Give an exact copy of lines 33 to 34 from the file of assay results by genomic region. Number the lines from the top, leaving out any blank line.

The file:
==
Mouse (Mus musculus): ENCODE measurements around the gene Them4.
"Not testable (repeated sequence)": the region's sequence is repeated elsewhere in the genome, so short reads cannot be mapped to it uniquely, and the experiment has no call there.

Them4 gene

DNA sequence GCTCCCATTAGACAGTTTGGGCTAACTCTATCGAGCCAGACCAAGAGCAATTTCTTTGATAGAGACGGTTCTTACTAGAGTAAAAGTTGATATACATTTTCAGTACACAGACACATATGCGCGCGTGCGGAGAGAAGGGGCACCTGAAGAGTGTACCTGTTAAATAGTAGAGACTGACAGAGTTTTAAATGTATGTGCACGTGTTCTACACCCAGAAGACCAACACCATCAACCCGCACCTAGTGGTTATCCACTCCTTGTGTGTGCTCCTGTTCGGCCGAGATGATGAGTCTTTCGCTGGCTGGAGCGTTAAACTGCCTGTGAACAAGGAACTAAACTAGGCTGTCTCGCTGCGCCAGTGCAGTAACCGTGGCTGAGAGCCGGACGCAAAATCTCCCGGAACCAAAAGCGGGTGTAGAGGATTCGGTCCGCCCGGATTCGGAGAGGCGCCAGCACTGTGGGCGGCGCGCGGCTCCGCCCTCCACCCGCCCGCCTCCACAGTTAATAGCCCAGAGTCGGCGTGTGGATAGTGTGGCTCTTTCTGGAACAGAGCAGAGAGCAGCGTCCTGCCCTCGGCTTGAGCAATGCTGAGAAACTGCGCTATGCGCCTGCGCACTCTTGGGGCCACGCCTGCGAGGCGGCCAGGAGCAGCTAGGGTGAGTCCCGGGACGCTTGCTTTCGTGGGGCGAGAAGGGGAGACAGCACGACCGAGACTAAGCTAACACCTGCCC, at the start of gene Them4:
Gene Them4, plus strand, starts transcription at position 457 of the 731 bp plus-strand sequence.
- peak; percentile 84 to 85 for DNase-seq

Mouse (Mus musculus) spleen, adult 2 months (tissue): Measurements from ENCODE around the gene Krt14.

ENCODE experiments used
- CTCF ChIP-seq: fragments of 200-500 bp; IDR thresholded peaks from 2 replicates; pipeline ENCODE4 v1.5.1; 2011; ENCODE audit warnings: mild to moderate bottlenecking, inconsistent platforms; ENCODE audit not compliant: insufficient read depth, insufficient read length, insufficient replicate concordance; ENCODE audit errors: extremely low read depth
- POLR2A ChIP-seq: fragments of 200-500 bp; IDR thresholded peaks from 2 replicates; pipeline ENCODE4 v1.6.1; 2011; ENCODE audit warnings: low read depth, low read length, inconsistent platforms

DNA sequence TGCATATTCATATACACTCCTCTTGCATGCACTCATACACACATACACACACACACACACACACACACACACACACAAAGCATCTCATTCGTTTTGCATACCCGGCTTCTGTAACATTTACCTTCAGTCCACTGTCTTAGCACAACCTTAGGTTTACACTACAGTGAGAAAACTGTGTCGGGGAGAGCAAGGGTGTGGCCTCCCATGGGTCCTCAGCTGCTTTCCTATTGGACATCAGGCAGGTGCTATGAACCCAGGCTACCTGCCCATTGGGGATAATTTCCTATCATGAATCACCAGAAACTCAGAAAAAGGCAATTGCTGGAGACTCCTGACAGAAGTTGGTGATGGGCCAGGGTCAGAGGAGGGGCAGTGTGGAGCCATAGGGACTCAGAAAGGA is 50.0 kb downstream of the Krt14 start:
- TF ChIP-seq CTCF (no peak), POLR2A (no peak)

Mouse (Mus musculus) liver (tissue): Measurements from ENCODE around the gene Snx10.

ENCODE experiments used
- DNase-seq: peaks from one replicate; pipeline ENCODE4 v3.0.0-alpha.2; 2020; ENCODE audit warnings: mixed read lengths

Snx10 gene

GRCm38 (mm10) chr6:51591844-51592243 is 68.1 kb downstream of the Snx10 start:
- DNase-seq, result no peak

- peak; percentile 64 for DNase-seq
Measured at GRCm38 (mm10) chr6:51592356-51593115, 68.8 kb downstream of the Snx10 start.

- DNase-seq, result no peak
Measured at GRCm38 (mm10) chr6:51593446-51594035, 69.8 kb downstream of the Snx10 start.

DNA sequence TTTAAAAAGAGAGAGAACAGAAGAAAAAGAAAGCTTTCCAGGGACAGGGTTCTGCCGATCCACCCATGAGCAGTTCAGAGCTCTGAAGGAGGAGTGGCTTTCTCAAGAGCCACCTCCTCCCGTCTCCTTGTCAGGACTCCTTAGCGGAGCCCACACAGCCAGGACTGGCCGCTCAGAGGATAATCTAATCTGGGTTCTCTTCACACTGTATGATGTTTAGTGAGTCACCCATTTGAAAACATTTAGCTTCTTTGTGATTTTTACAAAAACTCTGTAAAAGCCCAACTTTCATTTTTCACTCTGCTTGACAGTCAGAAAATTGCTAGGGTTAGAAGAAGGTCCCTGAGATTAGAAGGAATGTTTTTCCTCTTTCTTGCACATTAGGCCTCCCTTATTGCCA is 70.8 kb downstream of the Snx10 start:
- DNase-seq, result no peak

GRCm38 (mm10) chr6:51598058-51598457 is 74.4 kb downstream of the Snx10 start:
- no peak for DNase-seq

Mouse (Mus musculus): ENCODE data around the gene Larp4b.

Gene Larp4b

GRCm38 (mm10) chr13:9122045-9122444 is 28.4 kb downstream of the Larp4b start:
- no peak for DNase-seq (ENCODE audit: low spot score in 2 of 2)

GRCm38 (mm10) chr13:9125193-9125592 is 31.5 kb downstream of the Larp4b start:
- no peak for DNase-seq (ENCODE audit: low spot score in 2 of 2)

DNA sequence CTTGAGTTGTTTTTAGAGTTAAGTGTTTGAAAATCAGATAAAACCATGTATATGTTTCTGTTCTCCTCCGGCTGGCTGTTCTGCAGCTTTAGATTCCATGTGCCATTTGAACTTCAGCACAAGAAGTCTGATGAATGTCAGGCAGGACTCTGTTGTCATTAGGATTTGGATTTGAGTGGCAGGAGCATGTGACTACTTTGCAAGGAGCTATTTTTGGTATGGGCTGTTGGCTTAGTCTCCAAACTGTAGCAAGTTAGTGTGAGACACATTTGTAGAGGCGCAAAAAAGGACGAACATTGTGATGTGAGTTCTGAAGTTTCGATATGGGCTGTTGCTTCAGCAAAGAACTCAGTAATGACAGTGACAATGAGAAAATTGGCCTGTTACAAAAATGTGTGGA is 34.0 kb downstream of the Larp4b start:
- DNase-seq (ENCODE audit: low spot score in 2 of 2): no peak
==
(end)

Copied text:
DNA sequence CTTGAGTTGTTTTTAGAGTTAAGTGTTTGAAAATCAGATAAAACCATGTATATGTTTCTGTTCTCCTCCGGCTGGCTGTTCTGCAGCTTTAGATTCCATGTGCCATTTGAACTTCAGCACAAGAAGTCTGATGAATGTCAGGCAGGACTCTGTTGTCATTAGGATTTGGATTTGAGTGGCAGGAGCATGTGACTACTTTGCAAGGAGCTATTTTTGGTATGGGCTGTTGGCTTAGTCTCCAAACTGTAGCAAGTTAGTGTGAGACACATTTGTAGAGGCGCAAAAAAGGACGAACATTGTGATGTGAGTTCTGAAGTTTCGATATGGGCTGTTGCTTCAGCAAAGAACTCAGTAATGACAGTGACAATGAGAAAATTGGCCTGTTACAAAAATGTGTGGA is 34.0 kb downstream of the Larp4b start:
- DNase-seq (ENCODE audit: low spot score in 2 of 2): no peak